The Bugs are Here!

The Bugs are Here!

April 18, 2015 6:54 pm Published by Leave your thoughts

Things are good on the Horn’.  With flows stable at 2240 CFS, the river is low and clear.  A few things have changed in the past week since flows have dropped. We have a bit more moss in the river than normal for this time of year, but it’s not that kind of bad moss that sticks to your line, and so far poses no issues.  Also, our spring crowd has shown up and some days are busier than others, but the entire river continues to fish great, so don’t get confined to just one stretch of water.

There are some healthy, great looking fish in the river right now

 

Dry fly fishing is phenomenal right now.  Thick hatches of midges in the mornings have brought a lot of fish to the surface, but these fish are not pushovers, especially on the clear days.  Switching your tippet over to 6x is not a bad idea in flatter and shallower water.  Our best patterns include Smokejumpers, Transitional midges and Skittering midges. You will encounter fish feeding on pupa just under the surface, these fish are tough.  We recommend dropping a small Glass bead Zebra or Black Beauty behind your favorite Hi Vis pattern to fool these sub surface trout.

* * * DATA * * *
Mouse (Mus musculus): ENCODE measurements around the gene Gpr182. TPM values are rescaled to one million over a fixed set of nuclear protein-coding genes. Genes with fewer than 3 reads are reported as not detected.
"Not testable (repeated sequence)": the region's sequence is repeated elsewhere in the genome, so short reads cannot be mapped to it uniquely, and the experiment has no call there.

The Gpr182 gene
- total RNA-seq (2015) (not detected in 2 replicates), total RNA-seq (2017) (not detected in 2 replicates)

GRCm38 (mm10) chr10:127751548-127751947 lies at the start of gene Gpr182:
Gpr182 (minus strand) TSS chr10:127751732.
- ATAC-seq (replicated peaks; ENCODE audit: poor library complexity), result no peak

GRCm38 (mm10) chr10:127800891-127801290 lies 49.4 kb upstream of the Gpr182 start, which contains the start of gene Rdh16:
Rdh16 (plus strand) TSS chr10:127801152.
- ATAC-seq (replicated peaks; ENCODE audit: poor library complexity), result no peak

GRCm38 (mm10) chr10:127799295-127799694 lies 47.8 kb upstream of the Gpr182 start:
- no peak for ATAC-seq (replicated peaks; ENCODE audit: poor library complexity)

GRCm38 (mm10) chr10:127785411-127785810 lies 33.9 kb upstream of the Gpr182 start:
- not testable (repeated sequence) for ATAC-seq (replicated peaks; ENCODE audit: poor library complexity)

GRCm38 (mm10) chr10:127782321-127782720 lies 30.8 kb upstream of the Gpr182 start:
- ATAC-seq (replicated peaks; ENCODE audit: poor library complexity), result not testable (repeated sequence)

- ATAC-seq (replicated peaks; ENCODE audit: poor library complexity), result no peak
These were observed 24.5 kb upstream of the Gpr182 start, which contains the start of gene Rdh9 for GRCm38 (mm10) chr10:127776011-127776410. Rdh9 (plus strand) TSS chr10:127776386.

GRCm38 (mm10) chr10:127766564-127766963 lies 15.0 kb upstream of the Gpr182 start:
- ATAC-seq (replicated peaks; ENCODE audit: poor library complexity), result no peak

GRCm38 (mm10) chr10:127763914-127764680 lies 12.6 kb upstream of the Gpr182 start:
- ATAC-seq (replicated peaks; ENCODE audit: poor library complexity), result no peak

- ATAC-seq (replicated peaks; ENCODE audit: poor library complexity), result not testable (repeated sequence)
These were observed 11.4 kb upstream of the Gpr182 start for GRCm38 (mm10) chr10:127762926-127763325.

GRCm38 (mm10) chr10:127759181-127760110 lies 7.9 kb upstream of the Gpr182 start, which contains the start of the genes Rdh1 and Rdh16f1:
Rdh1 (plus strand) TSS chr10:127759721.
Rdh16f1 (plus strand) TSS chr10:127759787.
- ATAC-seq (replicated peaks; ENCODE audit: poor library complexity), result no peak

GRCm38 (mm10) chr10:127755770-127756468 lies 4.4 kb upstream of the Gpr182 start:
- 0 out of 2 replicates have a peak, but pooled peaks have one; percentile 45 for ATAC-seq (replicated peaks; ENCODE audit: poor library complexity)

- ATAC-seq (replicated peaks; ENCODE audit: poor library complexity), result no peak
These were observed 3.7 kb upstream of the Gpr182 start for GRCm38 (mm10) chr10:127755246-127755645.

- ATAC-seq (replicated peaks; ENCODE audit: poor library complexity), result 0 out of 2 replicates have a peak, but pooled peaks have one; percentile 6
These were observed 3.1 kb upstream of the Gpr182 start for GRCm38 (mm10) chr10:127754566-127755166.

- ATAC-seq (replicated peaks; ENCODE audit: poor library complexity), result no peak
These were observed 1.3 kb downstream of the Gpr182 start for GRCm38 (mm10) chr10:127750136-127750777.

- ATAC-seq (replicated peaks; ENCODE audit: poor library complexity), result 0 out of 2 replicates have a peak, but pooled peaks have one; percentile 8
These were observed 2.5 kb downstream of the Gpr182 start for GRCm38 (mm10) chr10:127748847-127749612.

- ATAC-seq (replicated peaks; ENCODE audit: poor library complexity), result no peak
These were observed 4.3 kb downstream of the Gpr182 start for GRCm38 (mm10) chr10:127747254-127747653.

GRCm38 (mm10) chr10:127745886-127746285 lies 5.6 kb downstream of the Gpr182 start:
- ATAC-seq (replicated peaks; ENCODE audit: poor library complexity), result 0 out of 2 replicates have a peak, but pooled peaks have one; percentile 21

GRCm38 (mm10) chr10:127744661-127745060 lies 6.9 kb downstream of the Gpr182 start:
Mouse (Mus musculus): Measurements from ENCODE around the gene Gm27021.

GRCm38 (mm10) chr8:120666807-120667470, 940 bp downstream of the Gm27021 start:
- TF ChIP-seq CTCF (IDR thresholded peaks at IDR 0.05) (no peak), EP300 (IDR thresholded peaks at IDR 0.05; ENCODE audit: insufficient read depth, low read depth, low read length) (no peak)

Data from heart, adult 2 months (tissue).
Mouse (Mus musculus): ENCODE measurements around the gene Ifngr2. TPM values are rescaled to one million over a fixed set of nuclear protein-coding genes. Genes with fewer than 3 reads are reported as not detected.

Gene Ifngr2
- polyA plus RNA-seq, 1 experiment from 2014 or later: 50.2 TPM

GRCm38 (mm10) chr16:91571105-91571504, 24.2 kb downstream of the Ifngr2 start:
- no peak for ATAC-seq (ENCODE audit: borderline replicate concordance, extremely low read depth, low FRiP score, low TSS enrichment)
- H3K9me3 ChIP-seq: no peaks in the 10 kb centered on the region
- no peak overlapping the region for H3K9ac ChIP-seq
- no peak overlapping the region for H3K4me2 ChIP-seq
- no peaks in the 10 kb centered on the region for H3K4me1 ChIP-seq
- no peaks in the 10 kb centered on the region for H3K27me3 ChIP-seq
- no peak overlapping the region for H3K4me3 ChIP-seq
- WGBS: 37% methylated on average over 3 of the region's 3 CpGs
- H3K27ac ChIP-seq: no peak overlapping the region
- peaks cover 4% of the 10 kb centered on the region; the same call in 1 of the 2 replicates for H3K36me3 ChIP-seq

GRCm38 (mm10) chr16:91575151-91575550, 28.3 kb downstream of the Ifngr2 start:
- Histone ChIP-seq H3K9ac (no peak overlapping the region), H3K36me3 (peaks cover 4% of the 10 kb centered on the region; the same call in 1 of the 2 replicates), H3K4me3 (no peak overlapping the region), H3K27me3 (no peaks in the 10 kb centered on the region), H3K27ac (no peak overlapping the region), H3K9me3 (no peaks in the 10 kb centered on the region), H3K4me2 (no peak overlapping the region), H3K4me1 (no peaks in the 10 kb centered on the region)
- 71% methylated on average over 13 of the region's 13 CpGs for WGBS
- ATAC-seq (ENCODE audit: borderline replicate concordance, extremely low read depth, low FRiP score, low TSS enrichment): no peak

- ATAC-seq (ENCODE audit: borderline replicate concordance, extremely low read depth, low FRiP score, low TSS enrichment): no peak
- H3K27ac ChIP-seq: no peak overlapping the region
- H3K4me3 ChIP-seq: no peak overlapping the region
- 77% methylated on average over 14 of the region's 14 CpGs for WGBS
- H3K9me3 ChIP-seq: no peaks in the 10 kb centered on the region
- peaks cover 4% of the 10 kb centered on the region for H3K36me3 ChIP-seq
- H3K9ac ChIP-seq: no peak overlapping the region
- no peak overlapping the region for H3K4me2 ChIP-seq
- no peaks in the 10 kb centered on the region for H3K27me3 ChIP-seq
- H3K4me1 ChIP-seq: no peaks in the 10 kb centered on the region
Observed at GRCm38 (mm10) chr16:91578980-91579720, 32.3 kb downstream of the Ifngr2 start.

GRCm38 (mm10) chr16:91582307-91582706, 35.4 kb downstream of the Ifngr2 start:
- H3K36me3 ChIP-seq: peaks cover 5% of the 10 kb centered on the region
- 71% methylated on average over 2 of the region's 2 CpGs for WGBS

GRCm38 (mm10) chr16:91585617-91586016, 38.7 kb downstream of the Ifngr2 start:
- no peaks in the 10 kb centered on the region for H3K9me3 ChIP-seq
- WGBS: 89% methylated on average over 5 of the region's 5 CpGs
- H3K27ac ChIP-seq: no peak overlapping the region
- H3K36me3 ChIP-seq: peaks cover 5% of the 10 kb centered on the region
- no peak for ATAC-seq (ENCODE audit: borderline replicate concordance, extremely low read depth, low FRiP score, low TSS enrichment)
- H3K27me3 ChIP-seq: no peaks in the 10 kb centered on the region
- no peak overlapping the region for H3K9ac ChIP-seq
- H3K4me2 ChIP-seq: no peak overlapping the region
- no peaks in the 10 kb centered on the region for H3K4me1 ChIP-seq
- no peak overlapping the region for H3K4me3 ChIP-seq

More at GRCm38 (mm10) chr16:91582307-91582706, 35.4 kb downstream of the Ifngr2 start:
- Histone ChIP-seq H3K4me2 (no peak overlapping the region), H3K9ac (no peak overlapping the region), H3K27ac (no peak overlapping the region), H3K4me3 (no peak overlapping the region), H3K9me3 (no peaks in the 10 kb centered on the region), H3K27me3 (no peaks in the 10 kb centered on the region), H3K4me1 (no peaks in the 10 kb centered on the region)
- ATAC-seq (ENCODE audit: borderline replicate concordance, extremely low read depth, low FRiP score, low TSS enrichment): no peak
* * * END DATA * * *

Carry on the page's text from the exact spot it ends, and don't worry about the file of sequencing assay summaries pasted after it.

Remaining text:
The Spring Baetis continue to show everyday no matter rain or shine.  Count on seeing your first push of bugs around 1:00 in the afternoon or so. The fish have been less fussy on these, compared to earlier day midging fish.  Our best bugs are Dill’s Duns, Snowshoe Duns, CDC BWO Emergers and Sipper Emergers.  Look for fish up in the evenings on BWO spinners as well.  A Paraspinner is hard to beat for these fish you encounter.

A ‘mixed bag’ of spring nymphs

 

Count on spending more time out of the boat when nymphing.  The water is still pretty chilly and since the drop in flows, our Bighorn trout have moved back in more of the ‘guts’ of the runs.  This results in boat fishing being a lot tougher than previous weeks. Still very doable and good in your major runs, but the ‘in-between spots’ do not appear to be as productive.  Make sure your top bug in the tandem nymph setup is some sort of sowbug imitation – Soft Hackle Ray Charles – Tan, Grey- 14,16 or Firebead Softhackle Sowbug (Tan, Grey 14-18) followed by a Red midge Larvae, Rootbeer Midge, Glass bead Zebra or Lucent Bead Zebra in the morning hours, and then switch to a Wondernymph (18-20), Olive PT, Killer Mayfly or Copper Ribbed RS2 as your back bug in the afternoons.

Count on flows to stay stable for the near future and get down to the Bighorn to enjoy some great weather and great fishing!

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This post was written by Bighornangler

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